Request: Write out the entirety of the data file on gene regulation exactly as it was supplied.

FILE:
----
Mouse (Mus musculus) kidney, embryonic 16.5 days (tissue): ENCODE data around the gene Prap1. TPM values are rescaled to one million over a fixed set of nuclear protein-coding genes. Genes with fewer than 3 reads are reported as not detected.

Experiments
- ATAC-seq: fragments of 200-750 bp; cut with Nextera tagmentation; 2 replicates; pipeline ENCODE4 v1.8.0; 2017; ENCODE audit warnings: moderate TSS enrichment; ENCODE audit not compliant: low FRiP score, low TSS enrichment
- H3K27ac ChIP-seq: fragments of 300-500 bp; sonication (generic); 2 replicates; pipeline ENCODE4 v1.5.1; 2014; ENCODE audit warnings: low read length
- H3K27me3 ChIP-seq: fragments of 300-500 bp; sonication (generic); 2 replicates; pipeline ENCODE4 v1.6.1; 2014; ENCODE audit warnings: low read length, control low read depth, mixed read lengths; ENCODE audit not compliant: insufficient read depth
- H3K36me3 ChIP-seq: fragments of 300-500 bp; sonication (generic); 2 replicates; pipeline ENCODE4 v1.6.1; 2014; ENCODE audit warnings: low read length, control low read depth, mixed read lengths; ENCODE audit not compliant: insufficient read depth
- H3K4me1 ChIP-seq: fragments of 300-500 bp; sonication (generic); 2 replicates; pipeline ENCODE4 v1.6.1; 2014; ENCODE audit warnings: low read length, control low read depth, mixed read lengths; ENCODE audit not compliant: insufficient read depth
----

Mouse (Mus musculus) kidney, embryonic 16.5 days (tissue): ENCODE data around the gene Prap1. TPM values are rescaled to one million over a fixed set of nuclear protein-coding genes. Genes with fewer than 3 reads are reported as not detected.

Experiments
- ATAC-seq: fragments of 200-750 bp; cut with Nextera tagmentation; 2 replicates; pipeline ENCODE4 v1.8.0; 2017; ENCODE audit warnings: moderate TSS enrichment; ENCODE audit not compliant: low FRiP score, low TSS enrichment
- H3K27ac ChIP-seq: fragments of 300-500 bp; sonication (generic); 2 replicates; pipeline ENCODE4 v1.5.1; 2014; ENCODE audit warnings: low read length
- H3K27me3 ChIP-seq: fragments of 300-500 bp; sonication (generic); 2 replicates; pipeline ENCODE4 v1.6.1; 2014; ENCODE audit warnings: low read length, control low read depth, mixed read lengths; ENCODE audit not compliant: insufficient read depth
- H3K36me3 ChIP-seq: fragments of 300-500 bp; sonication (generic); 2 replicates; pipeline ENCODE4 v1.6.1; 2014; ENCODE audit warnings: low read length, control low read depth, mixed read lengths; ENCODE audit not compliant: insufficient read depth
- H3K4me1 ChIP-seq: fragments of 300-500 bp; sonication (generic); 2 replicates; pipeline ENCODE4 v1.6.1; 2014; ENCODE audit warnings: low read length, control low read depth, mixed read lengths; ENCODE audit not compliant: insufficient read depth